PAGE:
At this point in time the king of electric luxurious electric cars is the Mercedes-Benz EQS. The quirky looking flagship EQ has a presence that isn’t a clone of the S Class but rather a unique take on a hatchback theme… I suppose shooting break/brake (either is correct) or lift-back might describe the body shape better.
Its a large imposing machine (5.216m long) that is effortless to drive and with four wheel steering is remarkable dynamic and manoeuvrable. After a few days in the car I was really impressed with how easy the big car is to use day to day in urban and rural settings. The cabin is vast and very comfortable and usually a car this size would be a hassle in traffic and when parking but the EQS was so simple to place on the road it just confirmed what I already knew about the EQ division in Mercedes – they know their stuff. I’ve spent a quite a bit of time with the brilliant Mercedes’ engineers behind EQ and with the EQS and EQE they have delivered on producing electric cars that convention S Class and E Class drivers will find are easy to migrate too.
Outside the EQS is distinctive, not as easy a quick ‘like’ as an S Class but this car represents a generational step and I’ve always found cars near the end of their life cycle seem to look their best and are easy to appreciate. With the EQS change is good and the shape, especially at the rear is something you warm too.
Inside, if you opt for the (expensive €12,213) additional ‘Hyperscreen’ display screen for your passenger the dash represents peak screen (56-inch) as it is made up of three huge digital displays that if you turn up their brightness will give you a tan (I made that bit up!). The whole too much screen debate, based on visual distraction arguments is one for another day but the displays are great and the navigation mapping will have passengers saying “wow” out loud. Personally I love that I can fit my favourite Bass guitar in the boot without have to lower a seats, usually something I can only do in large estate cars.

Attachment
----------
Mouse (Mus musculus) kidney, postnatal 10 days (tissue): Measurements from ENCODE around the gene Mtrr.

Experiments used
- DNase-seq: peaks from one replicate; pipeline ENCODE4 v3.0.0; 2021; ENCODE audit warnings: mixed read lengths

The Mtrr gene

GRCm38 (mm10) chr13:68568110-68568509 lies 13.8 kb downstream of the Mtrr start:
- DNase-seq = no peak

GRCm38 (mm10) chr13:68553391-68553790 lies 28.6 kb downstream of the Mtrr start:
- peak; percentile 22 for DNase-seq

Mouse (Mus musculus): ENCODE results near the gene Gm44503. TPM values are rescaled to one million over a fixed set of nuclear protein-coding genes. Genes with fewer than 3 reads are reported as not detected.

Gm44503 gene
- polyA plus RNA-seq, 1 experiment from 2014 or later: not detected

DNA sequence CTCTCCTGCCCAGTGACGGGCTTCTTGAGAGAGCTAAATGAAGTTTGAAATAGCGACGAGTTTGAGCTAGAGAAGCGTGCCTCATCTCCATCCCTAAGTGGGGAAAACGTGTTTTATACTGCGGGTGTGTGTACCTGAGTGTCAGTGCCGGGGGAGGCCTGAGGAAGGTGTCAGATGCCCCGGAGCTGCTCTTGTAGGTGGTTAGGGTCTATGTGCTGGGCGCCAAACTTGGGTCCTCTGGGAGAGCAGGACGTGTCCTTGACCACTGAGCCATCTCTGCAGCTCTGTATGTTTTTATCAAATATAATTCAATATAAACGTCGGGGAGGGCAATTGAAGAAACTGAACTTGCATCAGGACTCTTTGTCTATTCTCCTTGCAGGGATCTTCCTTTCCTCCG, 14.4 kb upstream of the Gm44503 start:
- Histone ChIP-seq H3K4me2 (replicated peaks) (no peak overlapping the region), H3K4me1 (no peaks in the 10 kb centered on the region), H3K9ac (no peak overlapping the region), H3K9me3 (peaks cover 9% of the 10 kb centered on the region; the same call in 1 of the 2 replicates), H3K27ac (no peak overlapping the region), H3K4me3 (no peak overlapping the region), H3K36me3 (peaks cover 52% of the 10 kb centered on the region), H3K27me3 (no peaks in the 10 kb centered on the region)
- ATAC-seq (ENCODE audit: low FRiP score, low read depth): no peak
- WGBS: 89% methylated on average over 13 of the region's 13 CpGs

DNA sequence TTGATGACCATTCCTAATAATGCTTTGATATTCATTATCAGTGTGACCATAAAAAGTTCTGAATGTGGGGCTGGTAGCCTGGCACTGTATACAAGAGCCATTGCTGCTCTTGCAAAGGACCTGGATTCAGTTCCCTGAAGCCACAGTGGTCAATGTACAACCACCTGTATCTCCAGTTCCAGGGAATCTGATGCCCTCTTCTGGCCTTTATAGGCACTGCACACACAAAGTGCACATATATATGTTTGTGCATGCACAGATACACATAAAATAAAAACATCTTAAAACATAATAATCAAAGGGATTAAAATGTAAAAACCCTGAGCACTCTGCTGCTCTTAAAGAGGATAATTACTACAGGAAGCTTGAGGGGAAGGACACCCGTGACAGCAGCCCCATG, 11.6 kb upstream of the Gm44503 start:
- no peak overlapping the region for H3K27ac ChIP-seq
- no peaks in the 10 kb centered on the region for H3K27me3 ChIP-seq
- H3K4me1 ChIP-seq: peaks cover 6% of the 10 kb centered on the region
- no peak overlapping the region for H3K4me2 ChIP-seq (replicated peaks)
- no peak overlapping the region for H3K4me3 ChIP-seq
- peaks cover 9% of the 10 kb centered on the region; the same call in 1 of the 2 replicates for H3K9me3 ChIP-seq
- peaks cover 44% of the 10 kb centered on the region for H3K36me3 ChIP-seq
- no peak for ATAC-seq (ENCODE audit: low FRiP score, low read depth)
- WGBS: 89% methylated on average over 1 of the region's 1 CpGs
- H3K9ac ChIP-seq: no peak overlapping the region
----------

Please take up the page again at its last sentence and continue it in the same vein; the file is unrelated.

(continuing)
The driving experience is… look do you need me to say anything here?! It is a luxury EV so it delivers seamless power regardless of the driving mode chosen. It has 333hp and 565nm of torque. Top speed is an autobahn friendly 210km/h although the thought of driving above 100km/h makes most EV owners break out in a rash! 0-100km/h takes about 6.2 seconds with instant pulling power at any speed the true appeal. Regenerative braking features and you can set the amount of brake force delivered when you lift off the throttle. The brake pedal requires more force than I’d like, and could have more initial bite. The steering in my €168,001 test car is fantastic (EQS starts from €129,965). The driving aids deliver excellent Level-2 autonomous driving and on long motorway runs or in poor conditions the car can really take good car of you.
The EV part of things is impressive as the EQS has more battery capacity than most (111kWh), roughly twice the battery capacity of your average EV. This means the big car has enough range for intercity work without needing to charge in an exotic ‘services’ off a bland motorway! A maximum driving range from a full battery of 717km is quoted, so 500+km is doable. I didn’t need to charge each night! At a rapid charger (Ionity) the EQS can charge very quickly at up to 200kW. This is bliss as it mean less time plugged in charging, which I find is always a time when you curse electricity and wish you still had a diesel.
If you need a reason not to buy one, the soft pillow head restraint covers on our car are great for everyone to relax into – except for the driver who is relaxed enough as it is. I took mine off (Velcro fastener) as it caressed my head too frequently! Surprisingly when we asked “Hey Mercedes does our car have a heated steering wheel?” The answer was no! An odd omission when you consider one of our extras, the Premium plus pack costs €17,776.
In essence, you just need to be able to afford an EQS and you’ll have little or no complaints with the whole EV experience… it is that good.